My first serious book? That's what I was intending. But...

What does that even mean?

I know in the past that this was a sure recipe for writer's block. So I was allowing my imagination to go in whatever direction it needed, but to trying to keep it grounded.

The first thought, even without the agent's douchbag request for "100 kickass pages" and "make it Big!" was to write a thriller. This my preferred reading these days, and I have a theory that you should write the same kind of book you like to read.

But once I got into the firefighter culture, I realized that I could write it from street level and have a pretty good book. Maybe try to ground it a little more in reality.

I did get into the head of the terrorists, so that is a step away from "what I know." (Not that I know what goes on with firefighters, but given where I was raised, being a firefighter wouldn't have been an impossibility.)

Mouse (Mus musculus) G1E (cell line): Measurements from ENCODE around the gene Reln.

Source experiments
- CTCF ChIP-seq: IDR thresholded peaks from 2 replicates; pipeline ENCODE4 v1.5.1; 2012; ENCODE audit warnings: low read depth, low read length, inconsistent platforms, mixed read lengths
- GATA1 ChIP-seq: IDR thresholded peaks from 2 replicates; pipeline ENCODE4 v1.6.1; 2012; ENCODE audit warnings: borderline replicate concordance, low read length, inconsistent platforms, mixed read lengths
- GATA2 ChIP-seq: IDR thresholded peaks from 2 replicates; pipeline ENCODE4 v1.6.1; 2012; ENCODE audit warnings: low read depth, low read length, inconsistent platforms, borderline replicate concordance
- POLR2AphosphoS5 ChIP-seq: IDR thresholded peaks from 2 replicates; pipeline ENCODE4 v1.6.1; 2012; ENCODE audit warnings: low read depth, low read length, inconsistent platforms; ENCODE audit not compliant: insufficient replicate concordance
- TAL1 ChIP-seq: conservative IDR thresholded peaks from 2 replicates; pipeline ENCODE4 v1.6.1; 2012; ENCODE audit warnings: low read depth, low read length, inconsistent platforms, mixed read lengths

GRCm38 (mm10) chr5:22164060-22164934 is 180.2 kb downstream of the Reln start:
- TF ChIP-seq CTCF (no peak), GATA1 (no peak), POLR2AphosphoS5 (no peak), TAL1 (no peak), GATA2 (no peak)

If I went that direction, I intended to take out the mucky-mucks and the astronaut.

Right away, there were some problems. The plot of the book demanded a sacrifice, and originally it was going to be a mucky-muck. With the mucky-muck gone, it had to be one of the two main characters, which would certainly make it a tragedy, but maybe a little too much so.

Then, I really liked the God's eye view of the astronaut character, a chance to show the whole picture.

Yesterday, I wrote a couple of astronaut chapters, and one of them is my second favorite chapter of the book. It's a bit hokey, in that I go for the drama. But the drama is cool--in a thriller.

Let's face it, I really want to write a thriller, and by doing so, I'm stepping away from the "serious" idea.

Here's what I need to remind myself. I'm always writing the best I can. There is no diminishment in my attempt to write full characters, to make it real. That's what I'm always trying to do.

So that's where I'm going. The only question remaining is do I go the one further step and include the supernatural element of the Jinn. I have a kind of quasi magic realism inclusion of the Jinn, but it could easily be expanded into the real thing.

My guess is that I'll end up doing that--because, to me, it adds a little extra zing to the story.

To satisfy the "serious" readers?  I was probably never going to be able to do that. My readers are always going to need to be people with a serious case of "Disbelief Suspension."